“No,” said Pompeo in a stricken voice.
“But I will say that they said it was very interesting that ‘Donald Trump took down the bust, the statue, of Dr. Martin Luther King,’ and it was right there, there was a cameraman that was in front of it. So Zeke . . . Zeke . . . from Time magazine . . . writes a story that I took it down. I would never do that. I have great respect for Dr. Martin Luther King. But this is how dishonest the media is. Now big story, but the retraction was like this”—he indicated ever-so-small with his fingers. “Is it a line or do they even bother putting it in? I only like to say I love honesty, I like honest reporting. I will tell you, final time, although I will say it when you let in your thousands of other people who have been trying to come in, because I am coming back, we may have to get you a larger room, we may have to get you a larger room and maybe, maybe, it will be built by somebody that knows how to build and we won’t have columns. You understand that? We get rid of the columns, but you know I just wanted to say that I love you, I respect you, there’s nobody I respect more. You do a fantastic job and we’re going to start winning again, and you’re going to be leading the charge, so thank you all very much.”
In a continuing sign of Trump’s Rashomon effect—his speeches inspiring joy or horror—witnesses would describe his reception at the CIA as either a Beatles-like emotional outpouring or a response so confounded and appalled that, in the seconds after he finished, you could hear a pin drop.
“Oh, great, just great,” said Trump. “These guys really need my help. Obama was not very favorable to them, too much regulation. This is really an opportunity for me to help them.”
“Donald,” said Murdoch, “for eight years these guys had Obama in their pocket. They practically ran the administration. They don’t need your help.”
“Take this H-1B visa issue. They really need these H-1B visas.”
Murdoch suggested that taking a liberal approach to H-1B visas, which open America’s doors to select immigrants, might be hard to square with his promises to build a wall and close the borders. But Trump seemed unconcerned, assuring Murdoch, “We’ll figure it out.”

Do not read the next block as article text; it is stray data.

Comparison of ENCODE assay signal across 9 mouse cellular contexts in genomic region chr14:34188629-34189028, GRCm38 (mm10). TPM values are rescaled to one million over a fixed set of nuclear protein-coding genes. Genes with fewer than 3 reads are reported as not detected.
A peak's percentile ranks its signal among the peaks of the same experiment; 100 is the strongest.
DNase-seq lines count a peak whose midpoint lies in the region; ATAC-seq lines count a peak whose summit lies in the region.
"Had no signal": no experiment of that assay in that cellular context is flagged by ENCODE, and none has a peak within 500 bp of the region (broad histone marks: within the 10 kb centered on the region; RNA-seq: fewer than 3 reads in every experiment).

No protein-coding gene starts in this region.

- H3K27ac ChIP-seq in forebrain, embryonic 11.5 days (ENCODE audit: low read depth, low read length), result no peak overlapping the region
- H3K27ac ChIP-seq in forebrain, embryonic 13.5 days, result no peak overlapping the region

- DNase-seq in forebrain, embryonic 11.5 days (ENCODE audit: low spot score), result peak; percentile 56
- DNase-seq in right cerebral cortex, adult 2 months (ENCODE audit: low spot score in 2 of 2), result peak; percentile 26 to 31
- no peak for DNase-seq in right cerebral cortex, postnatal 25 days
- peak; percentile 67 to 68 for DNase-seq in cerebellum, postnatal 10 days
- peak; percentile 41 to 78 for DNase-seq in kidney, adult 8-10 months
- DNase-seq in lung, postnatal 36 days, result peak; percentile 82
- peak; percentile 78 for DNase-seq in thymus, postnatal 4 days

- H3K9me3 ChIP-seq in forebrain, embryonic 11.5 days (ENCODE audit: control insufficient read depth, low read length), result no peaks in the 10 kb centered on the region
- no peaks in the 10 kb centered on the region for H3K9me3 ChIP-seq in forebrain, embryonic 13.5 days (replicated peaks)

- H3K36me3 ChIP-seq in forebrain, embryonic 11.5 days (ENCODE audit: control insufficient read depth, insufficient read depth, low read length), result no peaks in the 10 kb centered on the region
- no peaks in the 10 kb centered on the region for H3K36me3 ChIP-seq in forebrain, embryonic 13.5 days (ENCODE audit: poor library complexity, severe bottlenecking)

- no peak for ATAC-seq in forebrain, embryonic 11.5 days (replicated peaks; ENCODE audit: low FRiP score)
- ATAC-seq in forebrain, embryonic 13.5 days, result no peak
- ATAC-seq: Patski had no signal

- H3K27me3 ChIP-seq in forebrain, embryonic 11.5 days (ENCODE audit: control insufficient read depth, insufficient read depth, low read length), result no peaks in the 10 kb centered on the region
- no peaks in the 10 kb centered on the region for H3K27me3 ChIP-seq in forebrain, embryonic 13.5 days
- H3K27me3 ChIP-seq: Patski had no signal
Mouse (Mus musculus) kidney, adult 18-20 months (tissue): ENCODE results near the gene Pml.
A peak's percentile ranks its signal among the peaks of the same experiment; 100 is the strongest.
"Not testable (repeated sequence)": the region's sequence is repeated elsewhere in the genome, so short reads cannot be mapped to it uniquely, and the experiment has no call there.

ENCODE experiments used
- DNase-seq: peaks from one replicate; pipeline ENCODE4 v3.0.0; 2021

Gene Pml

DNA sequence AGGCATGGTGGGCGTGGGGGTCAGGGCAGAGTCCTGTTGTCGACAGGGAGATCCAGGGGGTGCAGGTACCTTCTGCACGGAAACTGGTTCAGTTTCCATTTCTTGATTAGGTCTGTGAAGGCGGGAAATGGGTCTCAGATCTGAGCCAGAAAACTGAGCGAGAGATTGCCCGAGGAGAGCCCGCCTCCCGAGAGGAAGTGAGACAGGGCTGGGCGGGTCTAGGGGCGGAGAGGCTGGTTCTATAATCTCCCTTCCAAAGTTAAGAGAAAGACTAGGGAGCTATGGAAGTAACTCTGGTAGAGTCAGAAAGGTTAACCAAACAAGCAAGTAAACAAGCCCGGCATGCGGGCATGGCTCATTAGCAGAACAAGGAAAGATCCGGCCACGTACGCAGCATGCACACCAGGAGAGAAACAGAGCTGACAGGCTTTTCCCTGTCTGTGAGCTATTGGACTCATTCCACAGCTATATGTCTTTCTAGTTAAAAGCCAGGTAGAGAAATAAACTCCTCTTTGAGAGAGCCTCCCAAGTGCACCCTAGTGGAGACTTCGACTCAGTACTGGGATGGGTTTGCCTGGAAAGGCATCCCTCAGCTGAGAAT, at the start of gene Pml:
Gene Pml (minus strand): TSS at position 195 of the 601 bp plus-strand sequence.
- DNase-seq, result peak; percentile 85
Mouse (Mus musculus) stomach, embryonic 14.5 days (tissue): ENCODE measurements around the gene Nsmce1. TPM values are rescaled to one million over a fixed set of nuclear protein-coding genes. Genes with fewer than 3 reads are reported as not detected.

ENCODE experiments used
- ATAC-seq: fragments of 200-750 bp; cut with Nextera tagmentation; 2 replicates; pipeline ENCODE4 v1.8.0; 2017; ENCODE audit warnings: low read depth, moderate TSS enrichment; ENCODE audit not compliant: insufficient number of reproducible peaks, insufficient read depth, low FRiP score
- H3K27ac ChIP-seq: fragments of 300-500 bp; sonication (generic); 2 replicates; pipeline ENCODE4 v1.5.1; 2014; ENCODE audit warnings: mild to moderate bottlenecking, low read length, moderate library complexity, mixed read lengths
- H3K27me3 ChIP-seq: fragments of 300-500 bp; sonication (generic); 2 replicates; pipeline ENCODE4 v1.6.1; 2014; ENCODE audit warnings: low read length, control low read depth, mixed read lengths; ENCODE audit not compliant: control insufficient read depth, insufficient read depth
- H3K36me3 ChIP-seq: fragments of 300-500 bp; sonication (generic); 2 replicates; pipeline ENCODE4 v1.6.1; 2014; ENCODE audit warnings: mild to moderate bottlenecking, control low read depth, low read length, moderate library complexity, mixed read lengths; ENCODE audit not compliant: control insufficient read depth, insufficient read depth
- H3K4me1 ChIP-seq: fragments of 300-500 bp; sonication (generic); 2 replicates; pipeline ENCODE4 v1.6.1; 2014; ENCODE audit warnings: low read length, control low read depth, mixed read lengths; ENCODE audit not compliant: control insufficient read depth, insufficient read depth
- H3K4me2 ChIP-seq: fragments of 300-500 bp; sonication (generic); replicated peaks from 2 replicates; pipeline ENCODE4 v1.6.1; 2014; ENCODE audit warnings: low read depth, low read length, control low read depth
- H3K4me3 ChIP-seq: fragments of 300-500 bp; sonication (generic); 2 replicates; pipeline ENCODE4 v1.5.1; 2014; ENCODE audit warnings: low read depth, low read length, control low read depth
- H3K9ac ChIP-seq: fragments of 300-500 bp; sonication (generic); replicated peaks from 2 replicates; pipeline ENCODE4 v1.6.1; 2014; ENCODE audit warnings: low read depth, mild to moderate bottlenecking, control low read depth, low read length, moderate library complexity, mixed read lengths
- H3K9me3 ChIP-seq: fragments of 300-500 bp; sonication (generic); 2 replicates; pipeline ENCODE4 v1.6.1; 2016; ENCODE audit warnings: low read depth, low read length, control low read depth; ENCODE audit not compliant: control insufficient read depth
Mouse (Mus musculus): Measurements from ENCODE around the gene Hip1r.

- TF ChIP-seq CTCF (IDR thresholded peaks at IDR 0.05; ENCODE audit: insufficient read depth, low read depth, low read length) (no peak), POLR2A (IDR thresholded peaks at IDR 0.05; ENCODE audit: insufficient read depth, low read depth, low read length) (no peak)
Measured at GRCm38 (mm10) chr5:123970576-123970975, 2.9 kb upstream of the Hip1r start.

“What a fucking idiot,” said Murdoch, shrugging, as he got off the phone.
i'm reading the new trump tell-all and lol at people who think any fiction could capture his cadence so flawlessly
his cadence fascinates me because its so much more exaggerated than how he used to talk. like the liberal stuff about his being mentally ill is pretty misplaced i think but maybe he does have dementia or something
although i imagine most of it will be posted by liberals on twitter so maybe thats unnecessary
is it still called dementia when it's the direct result of many years of drug abuse
then its called ur posting
goat can you get a copy of the book into the secret pdf forum? no way im gonna buy it but for all his flaws, trumps words are some of the most hilarious things ever spoken
although i imagine most of it will be posted by liberals on twitter so maybe thats unnecessary
“What a fucking idiot,” said Murdoch, shrugging, as he unsheathed his katana.
(btw.. the pee tape is real)
i wrote something once years ago about how projecting that image, of proudly not knowing the "right" thing to do in any and every given public situation and doing something anyway with zero consequences, replaced bourgeois propriety (knowing the right fork to pick up, etc.) as preferred bourgeois class signaling in the West right around the beginning of the 21st century, and how that had led to a decline in interest in things like cotillion classes for the petit-bourgeois since the providers could no longer believably present what they taught as a route to class mobility. My first example was Paris Hilton, who of course was a friend of Ivanka's from a young age and started her modeling career under Trump Management
yeah this is an excellent point, but i would say it's more a way to signal power within the bourgoisie itself. the graspers and the climbers still learn the right manners, go to the right schools, learn about champagne, dress up and go to the society parties, etc. despite their wealth, they're in a position where their reputation still matters, possibly to the continuation of their wealth, but at least to their social standing. the millionaires. but then you have those who do not need to do any of that shit. from Steve Jobs' wearing a sweater and jeans to Trump's bloated crassness, they are signaling that they are so wealthy that they are beyond the rules of high society, which of course high society resents (He Is Breaching Our Norms)
Beautiful weather all over our great country, a perfect day for all Women to March. Get out there now to celebrate the historic milestones and unprecedented economic success and wealth creation that has taken place over the last 12 months. Lowest female unemployment in 18 years!— Donald J. Trump (@realDonaldTrump) January 20, 2018
game recognize game